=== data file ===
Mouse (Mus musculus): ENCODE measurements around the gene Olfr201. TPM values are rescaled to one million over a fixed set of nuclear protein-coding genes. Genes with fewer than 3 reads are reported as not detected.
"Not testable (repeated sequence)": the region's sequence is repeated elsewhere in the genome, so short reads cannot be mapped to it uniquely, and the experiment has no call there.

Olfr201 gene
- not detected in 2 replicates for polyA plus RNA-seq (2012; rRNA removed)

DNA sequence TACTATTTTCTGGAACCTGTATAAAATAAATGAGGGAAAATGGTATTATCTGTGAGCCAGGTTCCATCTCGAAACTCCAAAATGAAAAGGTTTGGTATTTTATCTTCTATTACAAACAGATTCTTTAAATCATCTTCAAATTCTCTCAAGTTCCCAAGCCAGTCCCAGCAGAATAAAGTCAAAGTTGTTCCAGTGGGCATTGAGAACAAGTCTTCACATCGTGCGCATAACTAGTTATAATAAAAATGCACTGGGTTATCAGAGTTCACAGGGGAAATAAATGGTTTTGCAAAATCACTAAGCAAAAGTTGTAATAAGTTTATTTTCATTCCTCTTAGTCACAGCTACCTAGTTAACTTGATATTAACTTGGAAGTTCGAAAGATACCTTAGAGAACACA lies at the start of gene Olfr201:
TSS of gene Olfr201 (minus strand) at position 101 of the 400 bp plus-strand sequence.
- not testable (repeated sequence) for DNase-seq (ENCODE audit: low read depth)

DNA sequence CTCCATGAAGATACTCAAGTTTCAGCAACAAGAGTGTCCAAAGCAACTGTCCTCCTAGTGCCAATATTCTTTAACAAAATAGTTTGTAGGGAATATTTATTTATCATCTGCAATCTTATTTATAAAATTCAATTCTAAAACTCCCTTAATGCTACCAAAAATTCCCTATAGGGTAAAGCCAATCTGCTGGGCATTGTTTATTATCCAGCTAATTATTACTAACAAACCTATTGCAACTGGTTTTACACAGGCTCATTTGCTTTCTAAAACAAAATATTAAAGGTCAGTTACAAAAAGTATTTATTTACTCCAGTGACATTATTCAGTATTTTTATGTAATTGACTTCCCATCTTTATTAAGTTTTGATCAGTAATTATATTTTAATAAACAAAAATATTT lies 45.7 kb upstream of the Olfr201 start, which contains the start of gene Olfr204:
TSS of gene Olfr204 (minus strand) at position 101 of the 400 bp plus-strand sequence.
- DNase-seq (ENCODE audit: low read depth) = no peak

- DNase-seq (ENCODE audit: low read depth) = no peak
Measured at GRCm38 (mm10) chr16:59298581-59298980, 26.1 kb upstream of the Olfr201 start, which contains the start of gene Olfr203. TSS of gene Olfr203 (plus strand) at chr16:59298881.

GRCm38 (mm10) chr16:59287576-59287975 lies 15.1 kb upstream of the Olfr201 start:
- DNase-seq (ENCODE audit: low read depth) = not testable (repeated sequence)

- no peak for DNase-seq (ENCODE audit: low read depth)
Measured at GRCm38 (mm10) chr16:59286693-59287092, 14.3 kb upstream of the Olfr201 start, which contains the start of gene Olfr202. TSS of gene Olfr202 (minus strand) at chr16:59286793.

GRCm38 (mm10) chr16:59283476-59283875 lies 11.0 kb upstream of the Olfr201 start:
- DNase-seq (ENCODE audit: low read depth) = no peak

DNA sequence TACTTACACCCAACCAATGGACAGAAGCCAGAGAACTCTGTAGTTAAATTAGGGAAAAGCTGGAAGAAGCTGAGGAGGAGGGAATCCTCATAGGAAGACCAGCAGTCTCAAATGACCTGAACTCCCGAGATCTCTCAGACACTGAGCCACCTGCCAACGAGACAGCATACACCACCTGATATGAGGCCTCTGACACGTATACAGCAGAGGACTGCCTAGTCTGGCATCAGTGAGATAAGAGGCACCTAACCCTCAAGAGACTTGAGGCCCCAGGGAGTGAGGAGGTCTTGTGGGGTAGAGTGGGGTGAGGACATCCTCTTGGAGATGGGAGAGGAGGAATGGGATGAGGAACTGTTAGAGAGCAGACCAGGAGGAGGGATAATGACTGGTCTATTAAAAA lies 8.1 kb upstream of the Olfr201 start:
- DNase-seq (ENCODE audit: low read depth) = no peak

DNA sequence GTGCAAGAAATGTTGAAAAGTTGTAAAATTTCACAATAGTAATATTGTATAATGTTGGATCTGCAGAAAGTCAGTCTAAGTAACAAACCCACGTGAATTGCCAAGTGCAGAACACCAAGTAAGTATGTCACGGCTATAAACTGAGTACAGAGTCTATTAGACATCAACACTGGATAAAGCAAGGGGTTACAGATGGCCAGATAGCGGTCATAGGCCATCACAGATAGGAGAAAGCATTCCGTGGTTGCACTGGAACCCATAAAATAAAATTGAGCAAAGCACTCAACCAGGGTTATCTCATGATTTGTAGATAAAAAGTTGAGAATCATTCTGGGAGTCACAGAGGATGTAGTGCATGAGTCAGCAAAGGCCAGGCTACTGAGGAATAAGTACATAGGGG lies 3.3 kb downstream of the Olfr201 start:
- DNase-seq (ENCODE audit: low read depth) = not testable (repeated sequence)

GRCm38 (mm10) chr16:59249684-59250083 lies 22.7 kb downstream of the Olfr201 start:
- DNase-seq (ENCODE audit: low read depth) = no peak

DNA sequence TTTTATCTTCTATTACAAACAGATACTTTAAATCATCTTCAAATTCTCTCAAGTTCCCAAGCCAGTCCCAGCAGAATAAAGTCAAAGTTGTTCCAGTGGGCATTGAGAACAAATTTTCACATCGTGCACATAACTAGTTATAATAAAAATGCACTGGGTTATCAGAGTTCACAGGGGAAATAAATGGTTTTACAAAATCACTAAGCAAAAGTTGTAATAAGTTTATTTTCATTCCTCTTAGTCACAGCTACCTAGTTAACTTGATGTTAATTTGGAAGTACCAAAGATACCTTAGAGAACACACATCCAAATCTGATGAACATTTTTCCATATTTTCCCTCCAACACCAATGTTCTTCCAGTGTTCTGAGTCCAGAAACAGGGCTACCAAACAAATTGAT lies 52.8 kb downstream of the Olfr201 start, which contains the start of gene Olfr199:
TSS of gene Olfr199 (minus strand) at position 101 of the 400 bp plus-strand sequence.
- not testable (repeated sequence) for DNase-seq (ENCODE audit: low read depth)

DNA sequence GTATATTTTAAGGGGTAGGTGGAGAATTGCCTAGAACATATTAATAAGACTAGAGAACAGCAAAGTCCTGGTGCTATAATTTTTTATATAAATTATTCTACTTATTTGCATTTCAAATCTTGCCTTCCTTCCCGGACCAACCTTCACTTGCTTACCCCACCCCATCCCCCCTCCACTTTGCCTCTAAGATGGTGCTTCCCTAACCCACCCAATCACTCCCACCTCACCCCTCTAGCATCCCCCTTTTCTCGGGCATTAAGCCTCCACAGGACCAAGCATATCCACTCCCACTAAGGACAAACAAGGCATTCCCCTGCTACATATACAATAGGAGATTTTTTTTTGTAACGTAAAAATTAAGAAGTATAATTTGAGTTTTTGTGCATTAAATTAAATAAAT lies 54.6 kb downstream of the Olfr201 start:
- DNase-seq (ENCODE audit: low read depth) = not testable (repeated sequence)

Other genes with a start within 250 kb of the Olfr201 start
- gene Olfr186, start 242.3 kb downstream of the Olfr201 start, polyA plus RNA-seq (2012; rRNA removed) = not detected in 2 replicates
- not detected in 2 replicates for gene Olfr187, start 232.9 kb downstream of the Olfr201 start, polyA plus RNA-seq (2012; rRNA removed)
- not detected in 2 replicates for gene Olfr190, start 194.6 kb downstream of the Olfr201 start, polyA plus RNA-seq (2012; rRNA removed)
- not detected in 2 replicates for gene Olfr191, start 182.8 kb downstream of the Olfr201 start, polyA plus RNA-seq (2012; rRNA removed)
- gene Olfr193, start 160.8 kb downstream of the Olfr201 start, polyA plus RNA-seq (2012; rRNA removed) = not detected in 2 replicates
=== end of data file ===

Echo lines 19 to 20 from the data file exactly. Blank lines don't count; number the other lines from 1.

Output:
DNA sequence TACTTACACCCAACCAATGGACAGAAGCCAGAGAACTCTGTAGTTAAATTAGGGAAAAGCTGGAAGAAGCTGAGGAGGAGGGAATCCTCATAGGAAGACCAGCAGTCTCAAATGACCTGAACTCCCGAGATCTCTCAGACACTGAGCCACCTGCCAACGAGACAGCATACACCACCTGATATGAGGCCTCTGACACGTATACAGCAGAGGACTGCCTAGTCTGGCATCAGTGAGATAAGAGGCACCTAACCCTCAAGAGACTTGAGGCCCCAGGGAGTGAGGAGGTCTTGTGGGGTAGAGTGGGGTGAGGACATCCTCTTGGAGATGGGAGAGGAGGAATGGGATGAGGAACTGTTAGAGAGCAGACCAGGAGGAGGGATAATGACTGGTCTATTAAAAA lies 8.1 kb upstream of the Olfr201 start:
- DNase-seq (ENCODE audit: low read depth) = no peak